The Cooleemee Plantation House is a National Historic Landmark and on the National Register of Historic Places. It was constructed between 1853 and 1855 by Peter and Columbia Stuart Hairston. (Columbia was a sister to J. E. B. Stuart.)
The architect, William H. Ranlett, designed the house in the shape of a Greek cross as an “Anglo-Grecian villa”. The detailed plans were in the January, 1850 Godey’s Lady’s Book. The house was constructed of over 300,000 bricks made on the plantation. Stonemasons cut foundation stones and gutters and gateposts from local native rock deposits. Moldings and mantle pieces were made in Philadelphia and brought to the site. Furnishings came from several family plantations, including Berry Hill and Beaver Creek, and some were ordered by Peter Hairston especially for the house.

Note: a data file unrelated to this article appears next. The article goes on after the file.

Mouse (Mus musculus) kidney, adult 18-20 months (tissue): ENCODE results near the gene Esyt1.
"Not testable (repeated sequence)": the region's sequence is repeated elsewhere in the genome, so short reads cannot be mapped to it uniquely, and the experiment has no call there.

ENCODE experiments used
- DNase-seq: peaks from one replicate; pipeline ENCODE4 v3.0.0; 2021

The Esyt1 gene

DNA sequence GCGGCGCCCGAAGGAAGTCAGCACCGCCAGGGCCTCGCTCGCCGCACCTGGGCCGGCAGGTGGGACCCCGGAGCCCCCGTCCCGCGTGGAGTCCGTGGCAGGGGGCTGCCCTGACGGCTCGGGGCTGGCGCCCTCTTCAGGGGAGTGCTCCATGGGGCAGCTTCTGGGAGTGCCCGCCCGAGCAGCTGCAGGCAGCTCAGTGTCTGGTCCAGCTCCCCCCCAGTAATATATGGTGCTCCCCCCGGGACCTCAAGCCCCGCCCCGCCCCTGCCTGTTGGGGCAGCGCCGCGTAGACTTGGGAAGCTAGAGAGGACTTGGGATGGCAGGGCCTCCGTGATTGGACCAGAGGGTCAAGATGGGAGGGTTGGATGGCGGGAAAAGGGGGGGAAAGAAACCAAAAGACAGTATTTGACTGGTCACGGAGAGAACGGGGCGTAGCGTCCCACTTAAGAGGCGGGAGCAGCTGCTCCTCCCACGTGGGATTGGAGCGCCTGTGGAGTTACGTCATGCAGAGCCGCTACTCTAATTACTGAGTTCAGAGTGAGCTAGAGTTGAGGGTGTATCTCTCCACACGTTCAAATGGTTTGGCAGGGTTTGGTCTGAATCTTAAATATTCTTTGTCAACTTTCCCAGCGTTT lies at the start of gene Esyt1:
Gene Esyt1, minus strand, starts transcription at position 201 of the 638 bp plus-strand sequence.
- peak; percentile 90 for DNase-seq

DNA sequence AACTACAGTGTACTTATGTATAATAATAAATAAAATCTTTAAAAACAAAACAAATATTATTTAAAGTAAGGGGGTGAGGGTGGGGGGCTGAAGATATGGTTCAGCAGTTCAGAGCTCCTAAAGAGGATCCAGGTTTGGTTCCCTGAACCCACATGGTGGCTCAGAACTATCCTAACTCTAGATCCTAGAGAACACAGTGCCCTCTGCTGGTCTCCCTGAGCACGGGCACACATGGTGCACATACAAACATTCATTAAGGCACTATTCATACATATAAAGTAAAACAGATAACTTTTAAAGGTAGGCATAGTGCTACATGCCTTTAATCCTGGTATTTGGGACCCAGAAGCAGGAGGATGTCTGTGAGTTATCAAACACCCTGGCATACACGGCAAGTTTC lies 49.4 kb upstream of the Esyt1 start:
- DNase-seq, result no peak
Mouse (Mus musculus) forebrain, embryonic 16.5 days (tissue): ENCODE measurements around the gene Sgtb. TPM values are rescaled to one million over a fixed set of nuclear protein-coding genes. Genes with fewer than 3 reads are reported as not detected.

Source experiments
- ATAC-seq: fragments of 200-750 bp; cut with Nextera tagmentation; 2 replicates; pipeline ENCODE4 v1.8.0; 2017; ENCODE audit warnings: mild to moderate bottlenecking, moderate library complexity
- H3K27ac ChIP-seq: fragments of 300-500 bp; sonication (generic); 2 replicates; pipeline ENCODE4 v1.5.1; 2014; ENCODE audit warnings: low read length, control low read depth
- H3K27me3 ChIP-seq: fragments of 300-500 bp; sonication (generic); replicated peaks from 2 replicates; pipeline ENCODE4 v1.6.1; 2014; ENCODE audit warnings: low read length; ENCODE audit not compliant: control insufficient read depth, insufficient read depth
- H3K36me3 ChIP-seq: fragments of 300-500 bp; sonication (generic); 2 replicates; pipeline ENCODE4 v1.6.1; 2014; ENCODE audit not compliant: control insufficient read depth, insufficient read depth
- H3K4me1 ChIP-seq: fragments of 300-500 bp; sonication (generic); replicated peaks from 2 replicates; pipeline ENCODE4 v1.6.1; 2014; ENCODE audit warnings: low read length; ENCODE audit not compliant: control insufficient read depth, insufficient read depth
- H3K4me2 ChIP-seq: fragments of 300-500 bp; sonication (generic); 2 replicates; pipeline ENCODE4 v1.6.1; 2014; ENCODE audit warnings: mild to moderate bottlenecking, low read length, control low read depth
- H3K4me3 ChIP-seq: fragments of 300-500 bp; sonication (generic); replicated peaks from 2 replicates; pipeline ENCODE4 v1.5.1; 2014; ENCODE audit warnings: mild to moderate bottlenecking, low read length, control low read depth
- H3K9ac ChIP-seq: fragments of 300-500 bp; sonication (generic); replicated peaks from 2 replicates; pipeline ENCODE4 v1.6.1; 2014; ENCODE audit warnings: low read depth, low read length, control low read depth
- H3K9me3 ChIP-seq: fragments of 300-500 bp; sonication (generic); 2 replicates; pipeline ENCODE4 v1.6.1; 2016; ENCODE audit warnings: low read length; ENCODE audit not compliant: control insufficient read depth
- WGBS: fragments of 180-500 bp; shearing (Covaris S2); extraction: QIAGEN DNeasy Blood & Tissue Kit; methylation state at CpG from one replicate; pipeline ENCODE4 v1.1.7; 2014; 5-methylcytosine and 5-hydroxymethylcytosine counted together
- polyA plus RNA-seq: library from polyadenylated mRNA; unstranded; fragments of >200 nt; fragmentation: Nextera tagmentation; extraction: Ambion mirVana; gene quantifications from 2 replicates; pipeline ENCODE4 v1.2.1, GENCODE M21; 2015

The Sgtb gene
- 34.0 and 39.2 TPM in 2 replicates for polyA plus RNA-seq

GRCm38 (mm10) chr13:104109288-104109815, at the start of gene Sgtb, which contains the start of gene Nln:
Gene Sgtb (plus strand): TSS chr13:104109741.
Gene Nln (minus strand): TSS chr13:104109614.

The original plantation was put together by General Jesse Pearson. He named the plantation Cooleemee after the Kulimi tribe of Creek Indians, some of whom he captured during the War of 1812. He acquired 2,570 acres, which he sold to Peter Hairston in 1817. Peter had come from Virginia where his family had numerous land holdings and homes.
The Hairston family retains ownership of Cooleemee Plantation and resides there.
The pieces of furniture that we are featuring from this historic home have been deaccessioned by the current generation and come with certificates of authenticity as to the ownership by the Hairston family.